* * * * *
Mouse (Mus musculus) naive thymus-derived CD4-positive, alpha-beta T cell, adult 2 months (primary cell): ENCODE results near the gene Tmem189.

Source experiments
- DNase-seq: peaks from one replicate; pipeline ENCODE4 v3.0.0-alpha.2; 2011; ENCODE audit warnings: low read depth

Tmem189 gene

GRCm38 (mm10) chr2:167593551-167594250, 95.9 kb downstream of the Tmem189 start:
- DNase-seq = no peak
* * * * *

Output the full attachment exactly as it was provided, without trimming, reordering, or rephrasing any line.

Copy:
Mouse (Mus musculus) naive thymus-derived CD4-positive, alpha-beta T cell, adult 2 months (primary cell): ENCODE results near the gene Tmem189.

Source experiments
- DNase-seq: peaks from one replicate; pipeline ENCODE4 v3.0.0-alpha.2; 2011; ENCODE audit warnings: low read depth

Tmem189 gene

GRCm38 (mm10) chr2:167593551-167594250, 95.9 kb downstream of the Tmem189 start:
- DNase-seq = no peak